At the same time, the individual feels himself diminished. For one thing, he gets the feeling that he is under constant supervision and can never exercise his independent initiative; for another, he thinks he is always being pushed down to a lower level. To be sure, we’re talking of the average man; obviously a corporate president, high-level administrator, or professional man does not feel diminished, but that fact does not change the general situation.

The feeling of being unimportant stems from

•general working conditions, such as mechanization and regimentation
•from housing conditions, with small rooms, noise, and lack of privacy
•from family conditions, with loss of authority over children
•from submission to an ever-growing number of authorities (no one will ever be able to assess fully the disastrous effect on the human soul of all the bureaus and agencies)
– in short, from participation in mass society.

But man cannot stand being unimportant; he cannot accept the status of a cipher. He needs to assert himself, to see himself as a hero. He needs to feel he is somebody and to be considered as such. He needs to express his authority, the drive for power and domination that is in every man.

Under our present conditions, that instinct is completely frustrated. Only propaganda provides the individual with a fully satisfactory response to his profound need.

The more his needs increase in the collective society, the more propaganda must give man the feeling that he is a free individual. Propaganda alone can create this feeling, which, in turn, will integrate the individual into collective movements.

Though a mass instrument, propaganda addresses itself to each individual. It appeals to me. It appeals to my common sense, desires, and provokes my wrath and my indignation. It evokes my feelings of justice and my desire for freedom. It gives me violent feelings, and lift me out of the daily grind.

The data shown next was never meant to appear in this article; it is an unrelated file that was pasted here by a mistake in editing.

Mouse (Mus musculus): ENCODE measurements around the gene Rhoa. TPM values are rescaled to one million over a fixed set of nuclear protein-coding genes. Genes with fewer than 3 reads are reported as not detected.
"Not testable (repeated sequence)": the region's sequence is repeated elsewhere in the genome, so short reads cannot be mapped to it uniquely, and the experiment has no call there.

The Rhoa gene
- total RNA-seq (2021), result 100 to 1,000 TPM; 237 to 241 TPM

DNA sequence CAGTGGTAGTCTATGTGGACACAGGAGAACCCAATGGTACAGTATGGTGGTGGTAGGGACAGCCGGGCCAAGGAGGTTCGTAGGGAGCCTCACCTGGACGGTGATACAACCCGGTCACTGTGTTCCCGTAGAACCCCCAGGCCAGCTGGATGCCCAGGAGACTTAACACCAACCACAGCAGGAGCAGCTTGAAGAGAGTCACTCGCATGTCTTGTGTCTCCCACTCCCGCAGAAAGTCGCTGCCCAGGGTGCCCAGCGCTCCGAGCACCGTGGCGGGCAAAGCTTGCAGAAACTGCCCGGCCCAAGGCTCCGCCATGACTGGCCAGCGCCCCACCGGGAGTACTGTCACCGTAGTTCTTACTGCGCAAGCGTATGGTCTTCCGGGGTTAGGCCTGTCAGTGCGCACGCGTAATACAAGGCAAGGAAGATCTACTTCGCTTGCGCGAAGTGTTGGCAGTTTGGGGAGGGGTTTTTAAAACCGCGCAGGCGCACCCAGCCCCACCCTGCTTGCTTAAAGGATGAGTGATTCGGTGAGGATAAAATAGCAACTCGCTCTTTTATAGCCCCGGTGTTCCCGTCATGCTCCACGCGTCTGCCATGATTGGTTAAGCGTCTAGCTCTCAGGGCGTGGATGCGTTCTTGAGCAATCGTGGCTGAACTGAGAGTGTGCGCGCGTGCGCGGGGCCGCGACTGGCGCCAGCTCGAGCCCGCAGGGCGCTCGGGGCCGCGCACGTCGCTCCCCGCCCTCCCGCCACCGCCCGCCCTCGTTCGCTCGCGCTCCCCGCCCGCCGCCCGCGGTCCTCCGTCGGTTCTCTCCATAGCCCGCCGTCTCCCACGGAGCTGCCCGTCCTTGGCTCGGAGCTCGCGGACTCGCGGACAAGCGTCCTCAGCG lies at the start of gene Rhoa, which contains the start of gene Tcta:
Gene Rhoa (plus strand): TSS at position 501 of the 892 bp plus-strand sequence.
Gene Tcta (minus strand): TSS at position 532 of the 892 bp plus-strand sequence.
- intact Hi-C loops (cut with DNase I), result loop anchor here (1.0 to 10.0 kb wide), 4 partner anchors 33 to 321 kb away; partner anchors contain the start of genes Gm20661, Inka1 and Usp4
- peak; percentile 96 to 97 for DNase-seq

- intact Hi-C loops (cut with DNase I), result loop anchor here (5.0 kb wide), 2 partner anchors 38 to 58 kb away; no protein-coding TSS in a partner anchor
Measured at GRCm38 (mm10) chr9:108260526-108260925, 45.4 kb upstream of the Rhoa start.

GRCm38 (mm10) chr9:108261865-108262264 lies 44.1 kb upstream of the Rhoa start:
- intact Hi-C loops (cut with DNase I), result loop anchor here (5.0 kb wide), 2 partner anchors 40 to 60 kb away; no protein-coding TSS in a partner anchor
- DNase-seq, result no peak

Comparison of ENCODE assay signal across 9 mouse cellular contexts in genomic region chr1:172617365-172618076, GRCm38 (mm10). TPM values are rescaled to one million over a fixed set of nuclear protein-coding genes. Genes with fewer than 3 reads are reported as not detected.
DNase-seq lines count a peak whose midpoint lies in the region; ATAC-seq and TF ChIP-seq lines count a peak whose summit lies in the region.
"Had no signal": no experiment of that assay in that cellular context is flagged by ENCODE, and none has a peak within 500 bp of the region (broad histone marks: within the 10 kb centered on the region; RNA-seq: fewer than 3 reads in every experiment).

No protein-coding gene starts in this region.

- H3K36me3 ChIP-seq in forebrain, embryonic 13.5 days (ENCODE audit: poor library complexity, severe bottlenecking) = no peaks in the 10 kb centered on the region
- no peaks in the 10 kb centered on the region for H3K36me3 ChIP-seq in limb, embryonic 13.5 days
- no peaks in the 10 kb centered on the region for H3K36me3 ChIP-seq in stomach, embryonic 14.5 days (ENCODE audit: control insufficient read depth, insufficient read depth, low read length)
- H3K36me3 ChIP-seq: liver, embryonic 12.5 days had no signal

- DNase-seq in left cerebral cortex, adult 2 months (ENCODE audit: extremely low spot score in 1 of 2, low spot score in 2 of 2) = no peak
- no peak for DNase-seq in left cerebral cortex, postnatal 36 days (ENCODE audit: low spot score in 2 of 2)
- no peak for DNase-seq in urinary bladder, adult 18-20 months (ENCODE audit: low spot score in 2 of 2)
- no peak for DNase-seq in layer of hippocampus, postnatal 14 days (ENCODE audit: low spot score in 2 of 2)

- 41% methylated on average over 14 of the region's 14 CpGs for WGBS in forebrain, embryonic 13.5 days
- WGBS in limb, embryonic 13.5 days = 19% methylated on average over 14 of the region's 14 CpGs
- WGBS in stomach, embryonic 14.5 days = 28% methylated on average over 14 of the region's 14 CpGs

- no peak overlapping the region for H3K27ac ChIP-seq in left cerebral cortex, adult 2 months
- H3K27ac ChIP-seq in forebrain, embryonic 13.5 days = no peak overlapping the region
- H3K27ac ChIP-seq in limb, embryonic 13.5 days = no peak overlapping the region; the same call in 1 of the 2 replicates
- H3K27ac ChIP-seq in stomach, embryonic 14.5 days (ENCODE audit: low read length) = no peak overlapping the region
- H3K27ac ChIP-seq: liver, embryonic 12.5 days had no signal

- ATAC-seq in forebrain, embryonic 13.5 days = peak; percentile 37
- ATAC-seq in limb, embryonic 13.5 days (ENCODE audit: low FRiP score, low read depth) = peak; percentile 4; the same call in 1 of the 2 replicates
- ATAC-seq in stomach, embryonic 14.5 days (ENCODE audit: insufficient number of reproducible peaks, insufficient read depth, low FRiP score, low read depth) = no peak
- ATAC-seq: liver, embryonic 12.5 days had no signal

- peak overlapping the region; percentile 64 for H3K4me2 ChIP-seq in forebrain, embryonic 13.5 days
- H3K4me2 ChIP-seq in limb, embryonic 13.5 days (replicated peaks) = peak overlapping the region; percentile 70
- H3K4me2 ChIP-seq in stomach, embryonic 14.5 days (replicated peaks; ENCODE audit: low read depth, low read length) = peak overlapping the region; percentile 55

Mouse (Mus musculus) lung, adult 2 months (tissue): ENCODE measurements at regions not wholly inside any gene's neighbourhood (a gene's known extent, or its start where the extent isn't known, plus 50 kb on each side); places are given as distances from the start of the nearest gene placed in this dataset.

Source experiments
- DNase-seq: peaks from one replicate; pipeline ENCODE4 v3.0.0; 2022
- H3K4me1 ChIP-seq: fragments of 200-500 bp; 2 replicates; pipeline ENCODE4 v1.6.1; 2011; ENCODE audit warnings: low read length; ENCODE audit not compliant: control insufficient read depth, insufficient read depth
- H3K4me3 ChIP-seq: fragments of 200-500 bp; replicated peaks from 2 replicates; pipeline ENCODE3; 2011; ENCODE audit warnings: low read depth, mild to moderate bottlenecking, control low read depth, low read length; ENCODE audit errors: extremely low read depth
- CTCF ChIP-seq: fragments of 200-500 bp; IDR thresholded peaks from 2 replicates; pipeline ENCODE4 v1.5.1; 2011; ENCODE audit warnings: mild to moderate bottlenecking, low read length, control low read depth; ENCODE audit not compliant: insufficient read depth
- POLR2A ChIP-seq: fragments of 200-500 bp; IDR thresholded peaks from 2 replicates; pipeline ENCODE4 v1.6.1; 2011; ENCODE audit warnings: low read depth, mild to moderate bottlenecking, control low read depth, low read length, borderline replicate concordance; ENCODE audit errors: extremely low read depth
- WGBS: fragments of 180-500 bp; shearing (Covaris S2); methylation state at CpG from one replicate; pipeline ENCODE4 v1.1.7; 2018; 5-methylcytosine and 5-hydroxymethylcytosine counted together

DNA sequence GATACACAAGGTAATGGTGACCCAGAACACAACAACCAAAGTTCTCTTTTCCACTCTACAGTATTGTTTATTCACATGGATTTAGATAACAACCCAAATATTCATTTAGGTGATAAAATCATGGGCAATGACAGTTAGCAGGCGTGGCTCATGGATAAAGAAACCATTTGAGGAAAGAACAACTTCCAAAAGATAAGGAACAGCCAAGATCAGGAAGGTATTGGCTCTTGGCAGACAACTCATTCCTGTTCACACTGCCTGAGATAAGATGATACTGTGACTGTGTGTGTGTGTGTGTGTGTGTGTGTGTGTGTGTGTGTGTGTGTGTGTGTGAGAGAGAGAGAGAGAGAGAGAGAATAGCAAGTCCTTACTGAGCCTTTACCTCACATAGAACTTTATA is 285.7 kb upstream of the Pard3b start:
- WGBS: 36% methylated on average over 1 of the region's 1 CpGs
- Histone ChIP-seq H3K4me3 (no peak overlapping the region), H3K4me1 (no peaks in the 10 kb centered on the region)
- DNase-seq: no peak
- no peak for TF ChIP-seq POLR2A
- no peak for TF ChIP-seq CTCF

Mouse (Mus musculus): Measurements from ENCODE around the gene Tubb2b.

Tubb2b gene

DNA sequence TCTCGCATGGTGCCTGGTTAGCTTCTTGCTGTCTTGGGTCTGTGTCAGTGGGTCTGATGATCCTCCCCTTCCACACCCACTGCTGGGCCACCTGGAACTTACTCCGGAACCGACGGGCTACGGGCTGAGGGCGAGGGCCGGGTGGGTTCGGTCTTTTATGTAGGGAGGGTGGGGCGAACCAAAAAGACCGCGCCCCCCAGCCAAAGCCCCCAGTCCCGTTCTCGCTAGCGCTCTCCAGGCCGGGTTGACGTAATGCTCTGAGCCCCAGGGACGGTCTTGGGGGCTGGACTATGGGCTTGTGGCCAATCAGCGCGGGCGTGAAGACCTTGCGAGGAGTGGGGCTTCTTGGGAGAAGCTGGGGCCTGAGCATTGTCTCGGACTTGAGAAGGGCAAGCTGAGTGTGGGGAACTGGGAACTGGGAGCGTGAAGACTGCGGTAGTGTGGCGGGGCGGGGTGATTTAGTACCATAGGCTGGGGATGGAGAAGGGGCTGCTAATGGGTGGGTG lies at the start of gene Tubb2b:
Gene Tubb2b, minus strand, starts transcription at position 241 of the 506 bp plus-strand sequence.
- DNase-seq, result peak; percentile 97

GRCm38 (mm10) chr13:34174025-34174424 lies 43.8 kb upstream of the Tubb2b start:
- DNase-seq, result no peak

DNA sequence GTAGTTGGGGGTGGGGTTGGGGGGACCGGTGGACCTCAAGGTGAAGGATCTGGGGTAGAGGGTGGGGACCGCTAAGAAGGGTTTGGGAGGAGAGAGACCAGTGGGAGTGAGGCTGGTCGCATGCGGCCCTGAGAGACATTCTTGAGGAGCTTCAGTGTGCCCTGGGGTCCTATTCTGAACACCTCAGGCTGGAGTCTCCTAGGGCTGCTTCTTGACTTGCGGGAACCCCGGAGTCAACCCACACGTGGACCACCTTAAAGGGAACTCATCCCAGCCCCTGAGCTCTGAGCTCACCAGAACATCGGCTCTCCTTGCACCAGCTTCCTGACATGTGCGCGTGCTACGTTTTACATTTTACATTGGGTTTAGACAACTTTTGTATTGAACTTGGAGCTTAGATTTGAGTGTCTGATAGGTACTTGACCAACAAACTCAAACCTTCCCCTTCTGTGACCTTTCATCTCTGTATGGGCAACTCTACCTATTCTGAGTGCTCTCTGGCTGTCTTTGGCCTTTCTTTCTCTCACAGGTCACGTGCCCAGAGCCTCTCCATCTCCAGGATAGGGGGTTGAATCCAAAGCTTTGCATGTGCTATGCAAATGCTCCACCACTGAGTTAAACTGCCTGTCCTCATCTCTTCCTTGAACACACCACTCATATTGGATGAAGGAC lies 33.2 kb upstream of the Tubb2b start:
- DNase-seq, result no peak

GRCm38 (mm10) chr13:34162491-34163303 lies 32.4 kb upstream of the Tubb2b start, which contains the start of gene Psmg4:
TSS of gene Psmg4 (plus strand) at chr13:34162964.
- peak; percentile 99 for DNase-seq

As soon as I have been politicized by propaganda, I can from my heights look down on my daily trifles. My boss, who does not share my convictions, is merely a poor fool, a prey to the illusions of an evil world. I take my revenge upon him by being enlightened; I have understood the situation and know what ought to be done. Thanks to propaganda, the diminished individual obtains the very satisfaction he needs.

In addition, to the extent that modern man is diminished, he finds himself faced with the almost constant need for repression. Most of his natural tendencies are suppressed by social constraints.

We live in an increasingly organized and ordered society which permits less and less free and spontaneous expression of man’s profound drives (which, it must be admitted, would be largely anti-social if completely unleashed). But it is impossible to keep the individual in such a situation for long.

The individual who feels himself in conflict with the group, whose personal values are different from those of his milieu, who feels tension toward his society and even toward the group in which he participates–that individual is in a tragic position in modern society.

To seal all outlets and suppress man in all areas is dangerous. Man needs to express his passions and his desires; collective social repression can have the same effect as individual repression. Either sublimation or release is necessary.

Propaganda offers release on a grand scale. For example, propaganda will permit what so far was prohibited, such as hatred, which is a dangerous and destructive feeling and fought by society. But man always has a certain need to hate, just as he hides in heart the urge to kill. Propaganda offers him an object of hatred [think of the giant pictures of Goldstein in 1984, shown during the Five Minutes of Hate], for all propaganda is aimed at an enemy. And the hatred it offers him is not shameful, evil hatred that he must hide, but a legitimate hatred, which he can justly feel.

Moreover, propaganda points out enemies that must be slain, transforming crime into a praise-worthy act [the Ritual Crime between citizen and state]. Almost every man feels a desire to kill his neighbor, but this is forbidden, and in most cases the individual will refrain from it for fear of the consequences. But propaganda opens the door and allows him to kill the Jews, the bourgeois, the Communists, and so on, and such murder even becomes an achievement.

Authoritarian regimes know that people held very firmly in hand need some decompression, some safety valves. The government offers these itself. This role is played by satirical journals attacking the authorities, yet tolerated by the dictator, or by a wild holiday set aside for ridiculing the regime, yet paid for by the dictator (Friday of Sorrows in Guatemala) Clearly, such instruments are controlled by the regime.

These instruments of criticism serve to consolidate power and make people cling even more to the regime by providing artificial release of tendencies that the state must keep in check. In such situations, propaganda has an almost therapeutic and compensatory function.